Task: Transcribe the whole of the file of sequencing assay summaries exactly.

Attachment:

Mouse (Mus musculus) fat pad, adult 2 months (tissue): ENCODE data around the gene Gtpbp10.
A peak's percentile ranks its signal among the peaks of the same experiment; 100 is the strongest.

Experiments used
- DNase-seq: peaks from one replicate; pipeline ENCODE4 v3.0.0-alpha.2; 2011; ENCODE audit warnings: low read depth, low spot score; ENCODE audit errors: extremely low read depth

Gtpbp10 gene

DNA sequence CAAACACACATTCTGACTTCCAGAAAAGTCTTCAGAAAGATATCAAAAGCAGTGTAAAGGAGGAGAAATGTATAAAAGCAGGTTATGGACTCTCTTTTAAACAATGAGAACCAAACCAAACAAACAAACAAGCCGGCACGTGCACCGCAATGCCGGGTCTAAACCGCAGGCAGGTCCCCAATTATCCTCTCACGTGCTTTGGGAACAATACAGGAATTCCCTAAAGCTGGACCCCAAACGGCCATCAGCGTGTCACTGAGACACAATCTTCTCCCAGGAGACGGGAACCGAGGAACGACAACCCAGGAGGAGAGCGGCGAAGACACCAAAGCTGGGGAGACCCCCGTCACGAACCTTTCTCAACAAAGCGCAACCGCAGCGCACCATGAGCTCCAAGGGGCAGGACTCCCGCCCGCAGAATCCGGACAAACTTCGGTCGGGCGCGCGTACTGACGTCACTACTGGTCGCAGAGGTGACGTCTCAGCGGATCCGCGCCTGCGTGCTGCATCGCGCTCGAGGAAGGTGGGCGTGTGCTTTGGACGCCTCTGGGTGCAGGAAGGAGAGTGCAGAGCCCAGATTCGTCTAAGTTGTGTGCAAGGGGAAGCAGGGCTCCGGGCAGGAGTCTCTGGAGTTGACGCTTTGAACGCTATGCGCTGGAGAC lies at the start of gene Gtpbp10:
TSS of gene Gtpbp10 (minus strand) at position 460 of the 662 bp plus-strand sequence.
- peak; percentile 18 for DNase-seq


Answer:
Mouse (Mus musculus) fat pad, adult 2 months (tissue): ENCODE data around the gene Gtpbp10.
A peak's percentile ranks its signal among the peaks of the same experiment; 100 is the strongest.

Experiments used
- DNase-seq: peaks from one replicate; pipeline ENCODE4 v3.0.0-alpha.2; 2011; ENCODE audit warnings: low read depth, low spot score; ENCODE audit errors: extremely low read depth

Gtpbp10 gene

DNA sequence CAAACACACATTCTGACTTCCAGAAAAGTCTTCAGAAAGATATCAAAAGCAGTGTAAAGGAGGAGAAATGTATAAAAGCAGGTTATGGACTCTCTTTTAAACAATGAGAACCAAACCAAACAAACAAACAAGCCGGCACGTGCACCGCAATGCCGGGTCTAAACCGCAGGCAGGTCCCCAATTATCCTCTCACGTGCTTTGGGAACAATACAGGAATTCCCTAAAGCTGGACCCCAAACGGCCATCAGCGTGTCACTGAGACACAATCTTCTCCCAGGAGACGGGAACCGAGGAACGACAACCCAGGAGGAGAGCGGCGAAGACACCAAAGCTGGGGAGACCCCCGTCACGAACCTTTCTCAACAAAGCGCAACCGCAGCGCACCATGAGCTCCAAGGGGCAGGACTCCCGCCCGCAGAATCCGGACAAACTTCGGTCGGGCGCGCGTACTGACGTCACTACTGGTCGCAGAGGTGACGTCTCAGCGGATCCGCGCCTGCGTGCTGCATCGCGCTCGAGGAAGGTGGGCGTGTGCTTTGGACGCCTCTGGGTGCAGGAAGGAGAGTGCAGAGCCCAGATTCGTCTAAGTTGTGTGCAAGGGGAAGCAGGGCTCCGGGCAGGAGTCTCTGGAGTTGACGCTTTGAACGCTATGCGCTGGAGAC lies at the start of gene Gtpbp10:
TSS of gene Gtpbp10 (minus strand) at position 460 of the 662 bp plus-strand sequence.
- peak; percentile 18 for DNase-seq